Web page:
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    It certainly in NOT an upgrade for us... We love our somewhat small foot print OFF-ROAD POPUP trailer.. With my front deck and the bed and back seat of my truck we can carry along some serious camping supplies and items...

    It will go anywhere my 4WD truck will take it... One spot up on GWNF a couple of hundred miles from here has one creek bed rock crossing usually with water flowing... Don't even bat an eye to cross that with my setup haha...

    I actually tried hard a couple of time to go alittle bit bigger and really like the JAYCO X213 setup in 2009... Almost did it but still pulling my 2008 Starcraft 14 R/T trailer. Just about covered the South East from Oklahoma/Texas to the East Coast... Looks like Lousianna is the only State i haven't camped in yet with my setup... Sure have crossed it a many of times on that very long I10 section with no exits haha...

    So I agree its not an upgrade just a different style of camping involved...
    I also love the gas mileage my truck gets pulling this low wind resistance trailer. I get the same gas mileage whether I am pulling the trailer or not... Can make it from Northern Neck VA to Gatlinburg TN on one tank of gas if I elect to do so...

    When we meet up with our Family in Myrtle Beach every year a couple of them have large 5th wheels coming down from Illinois. They are beat to a pulp when they arrive. Not us haha...

    Roy Ken
    [​IMG]
     
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  18. mschepac

    mschepac South Jersey

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    We moved over from our larger PUP (12' box with slide-out) to a larger hybrid (23' 3 bunks and a slide). We do enjoy the easier setup and breakdown. Being able to pre-pack the camper with food and clothes is a very large plus for us. Camping with our PUP, everything was in and out of the bed of the truck. While our pup had a potty and shower combo, I must say that the permanent setup of the bathroom is also great. Larger fridge, electric awning and an extra bunk is very nice to have, the daughters each have their own space. But the ability to open'er up like a pop-up is also great. A bit more to tow than the pup, my truck only gets 13 mpg on a good day empty, she gets about 9 towing through the mountains, so I can't complain there. I must say that I loved our PUP. If it were up to me, we probably would still have it, but the family wanted something a bit larger and we still get to sleep under canvas. We have had the hybrid for about 4 years now and to this day I am still picking out popups on the highway and saying to the Mrs. "PUP"!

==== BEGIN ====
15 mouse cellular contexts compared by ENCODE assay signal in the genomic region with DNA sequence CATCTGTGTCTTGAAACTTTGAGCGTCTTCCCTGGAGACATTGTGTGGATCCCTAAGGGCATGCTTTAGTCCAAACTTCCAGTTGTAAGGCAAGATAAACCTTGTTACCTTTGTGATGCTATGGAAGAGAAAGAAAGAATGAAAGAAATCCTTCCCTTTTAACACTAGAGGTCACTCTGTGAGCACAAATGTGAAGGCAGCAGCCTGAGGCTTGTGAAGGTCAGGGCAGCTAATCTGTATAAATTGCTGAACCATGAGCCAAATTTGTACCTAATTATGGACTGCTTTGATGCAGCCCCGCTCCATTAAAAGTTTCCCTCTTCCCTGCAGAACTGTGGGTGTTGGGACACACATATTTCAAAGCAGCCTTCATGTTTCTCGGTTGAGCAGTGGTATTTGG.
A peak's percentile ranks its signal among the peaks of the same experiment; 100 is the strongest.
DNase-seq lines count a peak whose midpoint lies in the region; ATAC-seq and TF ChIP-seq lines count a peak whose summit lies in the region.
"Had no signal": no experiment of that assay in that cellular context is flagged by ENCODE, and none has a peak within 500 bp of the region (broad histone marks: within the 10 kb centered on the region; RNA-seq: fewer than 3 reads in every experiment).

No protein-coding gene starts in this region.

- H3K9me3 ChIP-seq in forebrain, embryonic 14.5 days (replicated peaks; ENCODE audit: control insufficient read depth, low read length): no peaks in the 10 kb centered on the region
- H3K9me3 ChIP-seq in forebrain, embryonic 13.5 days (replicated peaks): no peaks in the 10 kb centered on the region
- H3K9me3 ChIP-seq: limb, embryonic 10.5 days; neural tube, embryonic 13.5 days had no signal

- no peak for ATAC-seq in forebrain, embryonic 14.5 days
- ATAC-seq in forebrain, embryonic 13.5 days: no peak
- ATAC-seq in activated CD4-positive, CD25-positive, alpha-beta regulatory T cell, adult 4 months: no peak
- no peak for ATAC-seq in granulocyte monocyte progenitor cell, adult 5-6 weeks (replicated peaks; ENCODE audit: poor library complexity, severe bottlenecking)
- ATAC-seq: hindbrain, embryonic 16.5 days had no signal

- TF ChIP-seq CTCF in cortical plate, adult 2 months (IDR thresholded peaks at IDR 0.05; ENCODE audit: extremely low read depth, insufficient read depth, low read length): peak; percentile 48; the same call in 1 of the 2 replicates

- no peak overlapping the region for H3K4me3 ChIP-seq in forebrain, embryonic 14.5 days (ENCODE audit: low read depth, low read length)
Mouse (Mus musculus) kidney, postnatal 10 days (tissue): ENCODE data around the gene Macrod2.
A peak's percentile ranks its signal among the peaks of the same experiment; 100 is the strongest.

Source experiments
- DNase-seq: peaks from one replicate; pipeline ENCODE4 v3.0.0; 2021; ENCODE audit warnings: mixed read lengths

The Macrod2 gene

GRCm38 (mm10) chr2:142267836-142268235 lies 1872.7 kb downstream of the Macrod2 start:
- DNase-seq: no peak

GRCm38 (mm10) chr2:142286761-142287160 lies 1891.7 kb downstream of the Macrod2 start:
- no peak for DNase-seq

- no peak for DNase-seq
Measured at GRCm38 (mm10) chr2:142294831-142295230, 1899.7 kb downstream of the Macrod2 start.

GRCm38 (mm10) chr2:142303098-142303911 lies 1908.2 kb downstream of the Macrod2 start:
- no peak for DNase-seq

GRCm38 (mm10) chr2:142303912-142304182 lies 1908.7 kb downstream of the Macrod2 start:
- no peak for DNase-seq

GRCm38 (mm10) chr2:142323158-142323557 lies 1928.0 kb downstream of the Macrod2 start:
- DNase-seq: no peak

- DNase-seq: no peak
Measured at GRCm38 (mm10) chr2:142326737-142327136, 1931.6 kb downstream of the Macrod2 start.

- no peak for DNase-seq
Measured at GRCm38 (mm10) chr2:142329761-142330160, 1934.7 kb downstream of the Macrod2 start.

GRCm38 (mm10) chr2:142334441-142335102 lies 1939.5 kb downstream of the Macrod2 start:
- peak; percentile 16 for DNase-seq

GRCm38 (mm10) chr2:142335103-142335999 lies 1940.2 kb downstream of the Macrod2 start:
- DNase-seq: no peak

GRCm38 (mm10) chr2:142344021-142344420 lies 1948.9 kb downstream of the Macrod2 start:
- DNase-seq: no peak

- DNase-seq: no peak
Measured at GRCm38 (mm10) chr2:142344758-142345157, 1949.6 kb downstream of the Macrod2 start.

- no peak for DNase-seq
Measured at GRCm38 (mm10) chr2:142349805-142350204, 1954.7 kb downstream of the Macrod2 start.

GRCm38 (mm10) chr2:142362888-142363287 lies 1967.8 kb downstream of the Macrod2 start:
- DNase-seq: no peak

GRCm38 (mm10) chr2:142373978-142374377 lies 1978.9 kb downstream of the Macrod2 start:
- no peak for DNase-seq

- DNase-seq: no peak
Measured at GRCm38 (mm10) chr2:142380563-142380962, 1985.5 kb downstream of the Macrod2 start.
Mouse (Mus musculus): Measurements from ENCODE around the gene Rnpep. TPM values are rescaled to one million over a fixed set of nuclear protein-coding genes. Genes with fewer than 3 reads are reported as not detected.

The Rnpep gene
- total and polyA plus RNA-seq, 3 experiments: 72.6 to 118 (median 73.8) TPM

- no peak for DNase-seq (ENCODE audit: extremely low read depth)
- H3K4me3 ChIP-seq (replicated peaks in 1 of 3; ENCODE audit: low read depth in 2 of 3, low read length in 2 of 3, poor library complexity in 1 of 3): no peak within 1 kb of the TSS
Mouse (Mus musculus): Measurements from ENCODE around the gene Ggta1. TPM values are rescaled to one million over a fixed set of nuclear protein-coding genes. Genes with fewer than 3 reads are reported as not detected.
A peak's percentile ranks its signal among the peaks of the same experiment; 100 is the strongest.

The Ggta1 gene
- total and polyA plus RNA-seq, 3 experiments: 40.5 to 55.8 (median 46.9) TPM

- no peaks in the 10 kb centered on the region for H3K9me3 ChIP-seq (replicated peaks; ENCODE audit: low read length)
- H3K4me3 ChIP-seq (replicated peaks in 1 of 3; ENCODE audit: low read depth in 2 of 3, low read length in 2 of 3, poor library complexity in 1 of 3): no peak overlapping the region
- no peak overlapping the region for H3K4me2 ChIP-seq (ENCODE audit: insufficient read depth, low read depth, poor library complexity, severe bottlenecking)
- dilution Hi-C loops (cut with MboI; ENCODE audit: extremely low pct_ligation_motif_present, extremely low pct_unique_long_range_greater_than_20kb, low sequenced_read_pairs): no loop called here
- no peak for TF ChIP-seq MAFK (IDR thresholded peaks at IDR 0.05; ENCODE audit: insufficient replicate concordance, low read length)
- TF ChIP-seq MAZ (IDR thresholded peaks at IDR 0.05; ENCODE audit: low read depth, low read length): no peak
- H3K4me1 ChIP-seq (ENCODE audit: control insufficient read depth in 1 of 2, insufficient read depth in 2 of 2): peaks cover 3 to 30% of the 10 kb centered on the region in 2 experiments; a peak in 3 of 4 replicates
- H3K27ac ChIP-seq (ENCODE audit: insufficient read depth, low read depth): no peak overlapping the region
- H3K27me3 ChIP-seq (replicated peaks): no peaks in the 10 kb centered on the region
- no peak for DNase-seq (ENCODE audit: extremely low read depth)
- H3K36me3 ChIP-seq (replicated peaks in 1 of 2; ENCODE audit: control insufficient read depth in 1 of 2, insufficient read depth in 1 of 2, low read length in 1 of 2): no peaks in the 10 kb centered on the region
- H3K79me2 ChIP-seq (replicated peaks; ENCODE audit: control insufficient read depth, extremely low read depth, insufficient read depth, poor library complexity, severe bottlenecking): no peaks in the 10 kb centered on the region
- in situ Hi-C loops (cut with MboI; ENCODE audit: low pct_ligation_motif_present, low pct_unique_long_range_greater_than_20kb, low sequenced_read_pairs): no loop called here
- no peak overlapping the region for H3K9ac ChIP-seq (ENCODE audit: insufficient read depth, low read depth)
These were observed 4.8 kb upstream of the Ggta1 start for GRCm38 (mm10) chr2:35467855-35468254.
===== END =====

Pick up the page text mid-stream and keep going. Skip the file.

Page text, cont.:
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  19. inthedirt

    inthedirt Active Member

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    What I like is being able to get to places others can't dream of. My Baja has more ground clearance than my truck, so like roybraddy says....if my truck can make it, so can the Pup. Has just the right amount of amenities and can carry my dirtbikes, too. My buddy rented a MH for a 30-day family vacation several years ago. He said the absolute best part of that trip was his little girls making lunch with their mama and "delivering sammiches and a coke" to dad while driving down the road. I can picture that and it sounds pretty sweet. Such a nice memory of his kids!

    However, he said his fuel costs far exceeded the rental price and grocery bill combined. I don't have to worry about money much these days, but gotta say that I still tend to be a little more on the frugal side whenever possible. Fuel costs like that just seem wasteful. I don't care what I take into the mountains in order to go camping. As long as I can get there, sleep comfortably (my number-1 concern), and make memories with my kids.........that is just about all that matters. I sometimes camp alone and still have a good time, but its not the same.

    I would have to say my ultimate camping rig would be a lifted 4wd diesel conversion van. In college, I went on an overnight trip with one of my professors into the field to study amphibians and reptiles in desert/aquatic environments. My classmates and I all stayed in tents, but the prof had this customized rig that had it all, and I mean ALL! 20mpg on the highway, room for his equipment and studies, ability to travel to remote destinations, cook, sleep, hot shower. Seriously jealous, but about $100k at the time (late 90's).
     
  20. Orchid

    Orchid Sharp Shootin' Grandma

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    Two words: Gas prices